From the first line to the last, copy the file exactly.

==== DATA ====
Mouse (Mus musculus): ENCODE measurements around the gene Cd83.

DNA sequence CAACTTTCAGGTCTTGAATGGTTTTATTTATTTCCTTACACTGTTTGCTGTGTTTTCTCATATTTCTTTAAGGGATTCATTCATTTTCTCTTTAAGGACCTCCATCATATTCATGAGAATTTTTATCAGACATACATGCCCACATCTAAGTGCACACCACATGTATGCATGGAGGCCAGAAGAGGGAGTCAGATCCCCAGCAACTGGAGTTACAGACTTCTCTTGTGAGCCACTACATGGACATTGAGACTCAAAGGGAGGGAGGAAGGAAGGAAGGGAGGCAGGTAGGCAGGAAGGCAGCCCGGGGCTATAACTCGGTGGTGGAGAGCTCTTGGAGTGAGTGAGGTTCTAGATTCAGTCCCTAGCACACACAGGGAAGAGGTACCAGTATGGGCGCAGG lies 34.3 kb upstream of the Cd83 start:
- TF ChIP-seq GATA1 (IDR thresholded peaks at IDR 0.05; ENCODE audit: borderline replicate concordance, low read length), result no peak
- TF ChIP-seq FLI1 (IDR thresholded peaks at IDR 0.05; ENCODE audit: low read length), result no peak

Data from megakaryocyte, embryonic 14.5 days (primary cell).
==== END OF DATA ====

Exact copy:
Mouse (Mus musculus): ENCODE measurements around the gene Cd83.

DNA sequence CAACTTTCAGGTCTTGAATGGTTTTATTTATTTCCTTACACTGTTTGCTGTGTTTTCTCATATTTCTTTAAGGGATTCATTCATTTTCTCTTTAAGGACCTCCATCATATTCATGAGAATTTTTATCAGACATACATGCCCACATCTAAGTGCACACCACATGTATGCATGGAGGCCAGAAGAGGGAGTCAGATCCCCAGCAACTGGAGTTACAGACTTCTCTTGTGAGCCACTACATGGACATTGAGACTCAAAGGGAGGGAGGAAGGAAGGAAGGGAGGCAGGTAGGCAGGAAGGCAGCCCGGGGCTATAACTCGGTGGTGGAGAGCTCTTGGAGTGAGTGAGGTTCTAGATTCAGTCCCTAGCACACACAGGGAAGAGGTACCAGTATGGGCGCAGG lies 34.3 kb upstream of the Cd83 start:
- TF ChIP-seq GATA1 (IDR thresholded peaks at IDR 0.05; ENCODE audit: borderline replicate concordance, low read length), result no peak
- TF ChIP-seq FLI1 (IDR thresholded peaks at IDR 0.05; ENCODE audit: low read length), result no peak

Data from megakaryocyte, embryonic 14.5 days (primary cell).